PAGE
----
Benjamin Franklin High School wrestling’s Hayes Rollins named Arizona Sports Coach of the Month
Jan 31, 2024, 7:30 AM | Updated: Feb 1, 2024, 10:27 am
(Photo provided by Hayes Rollins)
Hayes Rollins, the wrestling coach at Benjamin Franklin High School in Queen Creek, has been named the inaugural Arizona Sports Coach of the Month.
Rollins earned the coach of the month honor by going above and beyond. After practice, he sends out a text message to each wrestler telling them what their strengths for the day were.
“Because it’s such a personal and individual sport, it’s nice to be able to get that kind of feedback on a personal level,” Rollins said. “I think a lot of times kids need that individual encouragement to know that they actually are doing good or that they need to be working harder or that they have been focusing in the right place and learning the right technique and using the right mindset and stuff that we’re working on.”
At the end of the week, he also sends out a review sheet that requires the wrestler to reflect on weaknesses and strengths — but it also asks how coaches can improve to make the team better.
“Kids can kind of tell us what they learn and remember from practice, but also give their input … just so that we keep them as engaged as possible,” he said.
Rollins gives 100% attention to his coaching duties by staying after practice for any wrestler who wants to put in extra time. Sometimes, kids will stay after to work on techniques. Or kids will want to stick around just to get some extra live matches in or wrestle with the coaches.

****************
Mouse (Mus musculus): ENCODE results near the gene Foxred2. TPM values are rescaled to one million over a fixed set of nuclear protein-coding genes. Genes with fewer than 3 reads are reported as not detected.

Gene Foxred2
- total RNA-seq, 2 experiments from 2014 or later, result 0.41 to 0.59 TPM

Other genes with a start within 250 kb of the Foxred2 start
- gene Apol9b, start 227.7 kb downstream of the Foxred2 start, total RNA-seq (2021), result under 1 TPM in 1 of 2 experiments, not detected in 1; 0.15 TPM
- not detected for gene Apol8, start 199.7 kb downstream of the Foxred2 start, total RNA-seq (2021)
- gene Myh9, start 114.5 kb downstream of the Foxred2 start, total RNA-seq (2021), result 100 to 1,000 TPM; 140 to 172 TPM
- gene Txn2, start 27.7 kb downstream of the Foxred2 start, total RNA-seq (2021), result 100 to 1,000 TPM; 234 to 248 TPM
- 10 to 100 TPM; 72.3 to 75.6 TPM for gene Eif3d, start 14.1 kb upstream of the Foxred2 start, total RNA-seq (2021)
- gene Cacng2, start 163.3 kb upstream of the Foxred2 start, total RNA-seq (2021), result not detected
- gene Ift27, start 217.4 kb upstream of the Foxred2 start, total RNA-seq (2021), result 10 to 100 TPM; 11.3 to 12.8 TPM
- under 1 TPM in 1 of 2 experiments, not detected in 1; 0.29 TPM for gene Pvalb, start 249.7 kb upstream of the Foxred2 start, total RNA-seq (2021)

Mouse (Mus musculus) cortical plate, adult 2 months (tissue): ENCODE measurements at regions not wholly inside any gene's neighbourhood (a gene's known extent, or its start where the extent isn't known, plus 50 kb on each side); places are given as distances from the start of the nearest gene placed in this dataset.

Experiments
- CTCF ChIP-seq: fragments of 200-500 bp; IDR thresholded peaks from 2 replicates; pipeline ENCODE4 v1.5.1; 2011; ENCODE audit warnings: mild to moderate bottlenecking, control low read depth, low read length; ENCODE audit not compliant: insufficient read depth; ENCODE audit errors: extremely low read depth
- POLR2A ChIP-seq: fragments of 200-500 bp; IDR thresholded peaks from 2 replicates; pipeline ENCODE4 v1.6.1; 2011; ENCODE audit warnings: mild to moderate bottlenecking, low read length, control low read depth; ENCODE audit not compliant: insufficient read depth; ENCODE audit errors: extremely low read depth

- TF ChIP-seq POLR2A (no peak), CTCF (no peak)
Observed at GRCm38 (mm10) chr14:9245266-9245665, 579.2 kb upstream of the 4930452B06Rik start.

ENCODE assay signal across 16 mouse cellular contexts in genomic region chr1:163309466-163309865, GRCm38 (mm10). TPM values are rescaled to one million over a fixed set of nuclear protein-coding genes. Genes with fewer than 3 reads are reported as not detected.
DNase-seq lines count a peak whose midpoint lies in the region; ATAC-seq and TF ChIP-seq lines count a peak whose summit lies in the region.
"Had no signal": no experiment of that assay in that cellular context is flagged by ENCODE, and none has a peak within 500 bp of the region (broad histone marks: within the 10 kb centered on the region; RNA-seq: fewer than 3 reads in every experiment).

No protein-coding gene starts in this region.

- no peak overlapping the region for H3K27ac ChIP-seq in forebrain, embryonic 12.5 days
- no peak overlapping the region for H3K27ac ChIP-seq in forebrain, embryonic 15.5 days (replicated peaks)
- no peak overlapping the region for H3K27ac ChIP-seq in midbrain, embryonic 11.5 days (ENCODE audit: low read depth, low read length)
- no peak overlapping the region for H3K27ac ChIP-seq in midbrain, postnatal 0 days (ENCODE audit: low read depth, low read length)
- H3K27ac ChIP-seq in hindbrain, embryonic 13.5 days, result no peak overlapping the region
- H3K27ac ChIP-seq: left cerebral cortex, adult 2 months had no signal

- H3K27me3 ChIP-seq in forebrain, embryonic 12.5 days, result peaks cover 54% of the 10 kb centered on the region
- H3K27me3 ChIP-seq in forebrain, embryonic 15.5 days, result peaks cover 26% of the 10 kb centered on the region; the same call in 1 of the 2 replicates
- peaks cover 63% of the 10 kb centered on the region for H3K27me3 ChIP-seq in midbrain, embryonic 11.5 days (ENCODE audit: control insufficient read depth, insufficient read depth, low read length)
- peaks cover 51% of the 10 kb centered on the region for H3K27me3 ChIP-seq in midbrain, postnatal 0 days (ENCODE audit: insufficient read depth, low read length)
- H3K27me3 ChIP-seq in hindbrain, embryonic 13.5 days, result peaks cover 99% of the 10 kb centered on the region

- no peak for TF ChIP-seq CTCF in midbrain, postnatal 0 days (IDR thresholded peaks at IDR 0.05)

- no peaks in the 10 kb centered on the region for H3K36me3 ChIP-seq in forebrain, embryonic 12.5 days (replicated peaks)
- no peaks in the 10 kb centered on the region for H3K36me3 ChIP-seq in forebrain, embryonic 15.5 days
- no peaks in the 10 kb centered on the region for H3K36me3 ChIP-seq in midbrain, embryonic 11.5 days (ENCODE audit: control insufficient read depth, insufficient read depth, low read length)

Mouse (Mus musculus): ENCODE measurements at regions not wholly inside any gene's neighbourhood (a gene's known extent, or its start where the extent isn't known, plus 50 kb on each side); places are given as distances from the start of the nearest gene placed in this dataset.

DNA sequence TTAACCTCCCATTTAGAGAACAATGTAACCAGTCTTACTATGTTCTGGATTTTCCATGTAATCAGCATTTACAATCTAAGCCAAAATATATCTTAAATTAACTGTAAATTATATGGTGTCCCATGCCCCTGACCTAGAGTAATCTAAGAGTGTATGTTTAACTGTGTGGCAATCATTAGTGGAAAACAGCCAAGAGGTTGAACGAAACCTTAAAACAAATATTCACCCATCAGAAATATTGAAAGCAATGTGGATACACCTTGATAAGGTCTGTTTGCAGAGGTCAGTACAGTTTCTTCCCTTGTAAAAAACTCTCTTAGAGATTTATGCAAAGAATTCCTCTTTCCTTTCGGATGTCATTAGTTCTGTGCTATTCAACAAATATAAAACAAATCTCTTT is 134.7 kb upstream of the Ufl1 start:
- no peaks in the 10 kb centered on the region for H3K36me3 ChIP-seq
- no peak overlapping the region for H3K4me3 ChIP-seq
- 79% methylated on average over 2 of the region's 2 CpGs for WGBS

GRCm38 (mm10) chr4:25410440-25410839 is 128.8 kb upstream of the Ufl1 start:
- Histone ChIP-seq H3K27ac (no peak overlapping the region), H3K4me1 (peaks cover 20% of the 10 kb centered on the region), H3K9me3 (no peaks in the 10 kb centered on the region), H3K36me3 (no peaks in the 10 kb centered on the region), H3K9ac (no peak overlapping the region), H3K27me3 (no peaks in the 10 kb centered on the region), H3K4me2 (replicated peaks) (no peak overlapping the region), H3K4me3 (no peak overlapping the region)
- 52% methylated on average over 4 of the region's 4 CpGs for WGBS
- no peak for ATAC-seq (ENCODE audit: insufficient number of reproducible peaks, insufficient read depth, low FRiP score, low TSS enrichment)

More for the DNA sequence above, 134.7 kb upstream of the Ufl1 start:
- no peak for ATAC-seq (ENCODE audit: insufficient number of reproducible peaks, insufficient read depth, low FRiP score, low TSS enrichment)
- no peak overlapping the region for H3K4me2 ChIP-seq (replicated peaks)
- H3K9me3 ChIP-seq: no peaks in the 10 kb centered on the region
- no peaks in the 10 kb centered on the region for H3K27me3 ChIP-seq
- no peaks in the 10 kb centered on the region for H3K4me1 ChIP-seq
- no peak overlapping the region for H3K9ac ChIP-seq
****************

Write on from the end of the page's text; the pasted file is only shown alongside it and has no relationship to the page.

But other times, Rollins sticks around to talk to kids about life while encouraging them.
“Trying to find the best way for each kid to wrestle and have their best life,” Rollins said. “Because every kid is different. Every day is about learning something new or getting better at something they are already good at in hopes that one day they will reach their fullest potential and become the greatest version of themselves. In wrestling, in life and in whatever else their passions are, we just want to support our kids.”
So how did Rollins advance in the coaching ranks?
Rollins began coaching wrestling eight years ago after returning home from a mission trip. At the time, he was attempting to get back into the sport to wrestle collegiately. However, he got connected to Grindhouse Wrestling Club in Glendale and started working with the seventh and eighth grades and high school kids. While attempting to get back into shape, he got hooked on coaching.
He ultimately decided not to register for college and spent the next six years coaching at Grindhouse. He is now in his second season coaching at Benjamin Franklin High School.
“It’s pretty incredible (being named the Arizona Sports Coach of the Month),” Rollins said. “A lot of times being a coach can be really hard on you personally. You spend so much time and a lot of times you feel like things aren’t going noticed. But I think it kind of brought a whole new morale for me for the remainder of the season to know and understand that these parents do see the work that you are putting in and that the kids do appreciate it. And the parents understand how much you do care about their kids and are trying to help them.”